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Change in IBA's admission policy

Offline iram

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Change in IBA's admission policy
« on: April 20, 2008, 09:58:27 PM »
Change in IBA's admission policy

Dear Editor

I am an aspiring candidate for the Institute of Business Administration, Karachi's (IBA) MBA program and have been preparing for the university's written admissions test. My preparation though came to an abrupt halt upon finding that IBA has suddenly changed its admissions policy merely two months before the test date, making sixteen years of education compulsory.

Approximately 3000 applicants apply to IBA annually after preparing for months by joining private tuition centres and investing as much as Rs 22,000 for their preparation. Most of these applicants, like me, have a two/three year bachelors' degree from HEC recognised universities but, once this biased policy goes into effect, we won't even have the chance to apply. The deciding factor for admission in any university is the admissions test, which, ensures that candidates of similar caliber are admitted in the institute irrespective of their backgrounds. In this regard, this policy is discriminatory and unfair. Why should others and people like me be robbed of the chance to apply just because IBA suddenly decided to supposedly 'raise its standard of education'? Is this to say that a two/three year degree makes an applicant any less than an applicant with a four-year degree?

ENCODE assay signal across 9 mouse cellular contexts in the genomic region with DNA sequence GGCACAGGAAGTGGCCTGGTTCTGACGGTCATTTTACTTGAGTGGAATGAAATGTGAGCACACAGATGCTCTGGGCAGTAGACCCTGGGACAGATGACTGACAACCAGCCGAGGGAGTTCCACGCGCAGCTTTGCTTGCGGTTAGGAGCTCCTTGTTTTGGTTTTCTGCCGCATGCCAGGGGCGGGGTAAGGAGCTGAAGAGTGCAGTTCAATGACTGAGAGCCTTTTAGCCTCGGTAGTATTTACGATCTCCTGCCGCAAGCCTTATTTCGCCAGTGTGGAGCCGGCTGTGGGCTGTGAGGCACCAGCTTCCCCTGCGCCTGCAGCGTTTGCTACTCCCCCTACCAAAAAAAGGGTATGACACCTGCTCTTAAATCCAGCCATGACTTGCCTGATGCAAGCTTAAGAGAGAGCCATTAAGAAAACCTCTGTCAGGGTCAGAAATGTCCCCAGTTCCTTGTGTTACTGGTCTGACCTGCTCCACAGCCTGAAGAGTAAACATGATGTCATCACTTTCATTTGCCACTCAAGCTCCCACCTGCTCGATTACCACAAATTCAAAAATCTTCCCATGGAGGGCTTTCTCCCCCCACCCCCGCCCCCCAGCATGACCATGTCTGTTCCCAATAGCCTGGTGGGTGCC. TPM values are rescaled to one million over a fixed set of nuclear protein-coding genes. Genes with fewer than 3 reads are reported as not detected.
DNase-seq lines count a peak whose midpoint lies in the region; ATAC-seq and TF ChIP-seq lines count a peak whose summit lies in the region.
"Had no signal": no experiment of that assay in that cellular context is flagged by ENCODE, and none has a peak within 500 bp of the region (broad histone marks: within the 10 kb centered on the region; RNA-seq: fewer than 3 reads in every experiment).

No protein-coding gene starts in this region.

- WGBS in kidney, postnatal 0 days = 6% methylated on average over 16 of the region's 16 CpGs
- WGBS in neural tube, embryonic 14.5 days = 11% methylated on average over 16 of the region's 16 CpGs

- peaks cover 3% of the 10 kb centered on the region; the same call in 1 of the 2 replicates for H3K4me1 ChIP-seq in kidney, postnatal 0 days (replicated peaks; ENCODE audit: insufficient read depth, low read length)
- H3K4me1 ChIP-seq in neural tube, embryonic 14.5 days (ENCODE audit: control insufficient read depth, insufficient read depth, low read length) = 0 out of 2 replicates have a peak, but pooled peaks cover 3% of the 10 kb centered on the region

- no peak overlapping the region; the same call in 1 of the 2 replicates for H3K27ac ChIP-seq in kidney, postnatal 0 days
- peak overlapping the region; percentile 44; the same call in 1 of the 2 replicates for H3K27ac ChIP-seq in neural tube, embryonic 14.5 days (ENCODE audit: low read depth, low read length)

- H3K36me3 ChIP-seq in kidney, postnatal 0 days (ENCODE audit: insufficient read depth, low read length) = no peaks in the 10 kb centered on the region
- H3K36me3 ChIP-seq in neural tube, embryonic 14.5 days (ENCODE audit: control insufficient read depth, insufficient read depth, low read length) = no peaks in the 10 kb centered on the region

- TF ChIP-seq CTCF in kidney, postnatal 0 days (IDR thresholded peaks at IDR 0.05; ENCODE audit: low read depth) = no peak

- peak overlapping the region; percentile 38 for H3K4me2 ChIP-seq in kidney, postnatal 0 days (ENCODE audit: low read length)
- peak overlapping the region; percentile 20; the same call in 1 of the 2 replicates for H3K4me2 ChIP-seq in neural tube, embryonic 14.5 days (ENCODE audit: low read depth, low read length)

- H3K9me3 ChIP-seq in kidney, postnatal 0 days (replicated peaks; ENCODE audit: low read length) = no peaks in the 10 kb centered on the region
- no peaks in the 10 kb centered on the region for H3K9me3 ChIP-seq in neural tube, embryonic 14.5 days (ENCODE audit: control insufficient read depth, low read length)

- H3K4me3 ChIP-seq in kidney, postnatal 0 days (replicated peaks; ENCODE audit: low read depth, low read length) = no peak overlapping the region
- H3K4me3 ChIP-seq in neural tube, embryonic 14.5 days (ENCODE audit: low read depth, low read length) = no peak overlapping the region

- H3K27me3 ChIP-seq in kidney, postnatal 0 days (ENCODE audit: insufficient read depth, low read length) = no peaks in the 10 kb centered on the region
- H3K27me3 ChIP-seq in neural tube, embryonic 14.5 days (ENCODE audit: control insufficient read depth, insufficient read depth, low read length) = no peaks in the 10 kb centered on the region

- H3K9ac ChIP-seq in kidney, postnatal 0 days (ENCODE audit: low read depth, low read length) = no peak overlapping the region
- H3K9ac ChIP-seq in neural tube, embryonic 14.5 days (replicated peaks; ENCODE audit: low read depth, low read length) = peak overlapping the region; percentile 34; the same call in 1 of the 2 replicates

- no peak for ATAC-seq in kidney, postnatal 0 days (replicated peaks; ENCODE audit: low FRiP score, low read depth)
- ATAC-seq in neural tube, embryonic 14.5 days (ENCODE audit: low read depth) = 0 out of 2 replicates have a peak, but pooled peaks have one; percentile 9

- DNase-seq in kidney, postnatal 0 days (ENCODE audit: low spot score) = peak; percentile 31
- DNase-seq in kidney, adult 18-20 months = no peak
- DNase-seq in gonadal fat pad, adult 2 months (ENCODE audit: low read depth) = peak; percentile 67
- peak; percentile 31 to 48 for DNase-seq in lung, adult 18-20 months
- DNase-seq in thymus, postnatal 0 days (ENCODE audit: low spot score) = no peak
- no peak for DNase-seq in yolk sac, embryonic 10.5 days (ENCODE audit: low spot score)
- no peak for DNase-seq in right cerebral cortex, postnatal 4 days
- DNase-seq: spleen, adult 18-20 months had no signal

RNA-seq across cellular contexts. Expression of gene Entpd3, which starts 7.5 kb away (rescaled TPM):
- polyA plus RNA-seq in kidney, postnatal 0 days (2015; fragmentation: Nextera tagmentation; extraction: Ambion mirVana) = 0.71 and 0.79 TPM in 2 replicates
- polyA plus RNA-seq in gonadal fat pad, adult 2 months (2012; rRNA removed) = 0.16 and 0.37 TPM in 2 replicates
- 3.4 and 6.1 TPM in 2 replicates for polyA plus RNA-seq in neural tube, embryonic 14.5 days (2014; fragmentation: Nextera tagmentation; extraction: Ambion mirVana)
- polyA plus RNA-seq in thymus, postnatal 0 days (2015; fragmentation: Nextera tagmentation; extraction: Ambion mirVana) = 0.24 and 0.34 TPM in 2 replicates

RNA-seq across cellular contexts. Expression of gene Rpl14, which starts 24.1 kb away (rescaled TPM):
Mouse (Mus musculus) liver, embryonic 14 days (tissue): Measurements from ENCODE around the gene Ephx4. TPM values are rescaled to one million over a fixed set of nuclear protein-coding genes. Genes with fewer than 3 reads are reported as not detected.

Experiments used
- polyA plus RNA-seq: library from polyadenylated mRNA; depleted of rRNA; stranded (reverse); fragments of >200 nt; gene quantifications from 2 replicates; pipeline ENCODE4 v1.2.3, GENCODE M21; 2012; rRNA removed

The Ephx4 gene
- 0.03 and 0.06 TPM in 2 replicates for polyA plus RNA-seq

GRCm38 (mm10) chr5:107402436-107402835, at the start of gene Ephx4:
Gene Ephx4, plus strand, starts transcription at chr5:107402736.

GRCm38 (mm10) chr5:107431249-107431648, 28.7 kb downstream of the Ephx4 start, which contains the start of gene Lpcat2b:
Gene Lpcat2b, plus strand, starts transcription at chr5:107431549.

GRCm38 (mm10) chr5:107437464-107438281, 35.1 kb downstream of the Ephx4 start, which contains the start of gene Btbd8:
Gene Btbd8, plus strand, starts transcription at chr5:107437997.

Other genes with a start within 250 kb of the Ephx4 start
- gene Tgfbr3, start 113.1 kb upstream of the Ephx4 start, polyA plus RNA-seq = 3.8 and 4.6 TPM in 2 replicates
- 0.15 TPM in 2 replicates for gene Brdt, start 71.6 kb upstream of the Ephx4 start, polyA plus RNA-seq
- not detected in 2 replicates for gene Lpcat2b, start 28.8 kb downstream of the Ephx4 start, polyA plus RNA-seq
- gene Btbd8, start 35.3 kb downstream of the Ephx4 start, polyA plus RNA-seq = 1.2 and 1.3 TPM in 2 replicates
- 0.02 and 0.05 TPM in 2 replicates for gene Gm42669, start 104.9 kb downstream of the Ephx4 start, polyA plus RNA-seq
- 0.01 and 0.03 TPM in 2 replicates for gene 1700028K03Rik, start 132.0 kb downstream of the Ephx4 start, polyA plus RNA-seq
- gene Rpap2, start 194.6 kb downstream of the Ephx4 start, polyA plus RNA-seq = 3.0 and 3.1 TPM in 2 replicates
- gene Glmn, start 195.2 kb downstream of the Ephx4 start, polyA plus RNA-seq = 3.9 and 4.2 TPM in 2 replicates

I fail to understand how IBA expects applicants to fulfill this requirement so late into the admission cycle. Such a requirement should have been made public at east a year ago to give a fair chance to all the applicants.  Another option that could have been offered was the provision of a foundation year to such applicants to make up for extra credits. This is a widely held practice in many top business schools in the USA, Europe and Canada where universities still accept students with a three-year bachelors' degree.

This sad scenario also brings to the fore the absence of uniform reforms taken by the HEC concerning higher education. Many institutes have been and are still offering two/three year degrees thereby crippling the chances of their graduates of getting into good universities. The HEC should ensure that all institutes are offering a four-year bachelor degree before enforcing universities to adopt this new policy.

I plead to the Board of Governors of IBA to think very seriously about the impact of this unplanned and rash decision on the future of innumerable applicants like me before inking the policy and marring many futures.

 --A dejected applicant